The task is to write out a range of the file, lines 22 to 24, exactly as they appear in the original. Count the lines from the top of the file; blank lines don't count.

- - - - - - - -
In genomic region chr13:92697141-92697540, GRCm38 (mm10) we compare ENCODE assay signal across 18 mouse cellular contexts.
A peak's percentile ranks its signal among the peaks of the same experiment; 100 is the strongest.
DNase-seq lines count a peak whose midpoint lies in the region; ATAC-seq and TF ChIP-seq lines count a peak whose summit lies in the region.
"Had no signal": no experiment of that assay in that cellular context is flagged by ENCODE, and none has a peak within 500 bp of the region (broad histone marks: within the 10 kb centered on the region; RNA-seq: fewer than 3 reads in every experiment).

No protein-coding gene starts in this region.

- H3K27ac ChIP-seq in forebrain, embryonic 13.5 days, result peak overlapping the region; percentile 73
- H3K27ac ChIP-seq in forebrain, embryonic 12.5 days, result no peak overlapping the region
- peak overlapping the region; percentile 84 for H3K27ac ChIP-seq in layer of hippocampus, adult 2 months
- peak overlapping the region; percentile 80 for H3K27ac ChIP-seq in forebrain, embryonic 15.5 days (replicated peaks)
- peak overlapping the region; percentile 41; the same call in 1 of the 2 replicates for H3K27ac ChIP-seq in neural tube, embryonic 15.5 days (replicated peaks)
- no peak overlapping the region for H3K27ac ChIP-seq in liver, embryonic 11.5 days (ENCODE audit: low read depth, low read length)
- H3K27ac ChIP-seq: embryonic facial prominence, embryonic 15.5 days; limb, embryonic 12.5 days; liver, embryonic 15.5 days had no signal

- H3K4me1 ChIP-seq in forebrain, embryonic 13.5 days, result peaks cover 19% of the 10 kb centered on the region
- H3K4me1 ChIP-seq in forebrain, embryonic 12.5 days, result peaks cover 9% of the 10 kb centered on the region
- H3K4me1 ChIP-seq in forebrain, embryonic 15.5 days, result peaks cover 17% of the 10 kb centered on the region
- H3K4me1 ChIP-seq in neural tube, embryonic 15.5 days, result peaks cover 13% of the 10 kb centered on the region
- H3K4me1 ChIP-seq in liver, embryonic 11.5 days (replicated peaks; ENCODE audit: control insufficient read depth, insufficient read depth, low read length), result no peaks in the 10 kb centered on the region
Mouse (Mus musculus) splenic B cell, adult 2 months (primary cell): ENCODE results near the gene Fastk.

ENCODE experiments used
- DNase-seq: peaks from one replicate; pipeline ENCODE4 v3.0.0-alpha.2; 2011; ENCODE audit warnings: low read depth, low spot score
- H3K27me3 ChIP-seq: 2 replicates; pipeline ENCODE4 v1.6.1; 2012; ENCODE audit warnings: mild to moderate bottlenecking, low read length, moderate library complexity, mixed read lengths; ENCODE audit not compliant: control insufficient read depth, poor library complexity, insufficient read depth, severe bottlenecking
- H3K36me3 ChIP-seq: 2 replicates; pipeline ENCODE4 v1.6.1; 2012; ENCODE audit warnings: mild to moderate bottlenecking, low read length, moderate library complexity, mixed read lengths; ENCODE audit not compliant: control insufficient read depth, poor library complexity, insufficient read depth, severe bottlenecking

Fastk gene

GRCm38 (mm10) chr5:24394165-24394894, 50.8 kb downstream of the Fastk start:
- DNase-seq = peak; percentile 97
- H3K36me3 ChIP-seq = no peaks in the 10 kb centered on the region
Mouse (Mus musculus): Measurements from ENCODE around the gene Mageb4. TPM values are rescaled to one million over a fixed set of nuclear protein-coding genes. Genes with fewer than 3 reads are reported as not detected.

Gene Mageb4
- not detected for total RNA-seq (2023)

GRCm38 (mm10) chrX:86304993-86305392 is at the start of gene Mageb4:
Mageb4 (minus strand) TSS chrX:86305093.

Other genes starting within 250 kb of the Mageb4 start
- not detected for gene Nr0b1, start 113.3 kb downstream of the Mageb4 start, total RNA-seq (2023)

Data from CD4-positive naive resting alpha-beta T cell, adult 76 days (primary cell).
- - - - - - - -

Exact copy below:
- H3K36me3 ChIP-seq: 2 replicates; pipeline ENCODE4 v1.6.1; 2012; ENCODE audit warnings: mild to moderate bottlenecking, low read length, moderate library complexity, mixed read lengths; ENCODE audit not compliant: control insufficient read depth, poor library complexity, insufficient read depth, severe bottlenecking

Fastk gene

GRCm38 (mm10) chr5:24394165-24394894, 50.8 kb downstream of the Fastk start: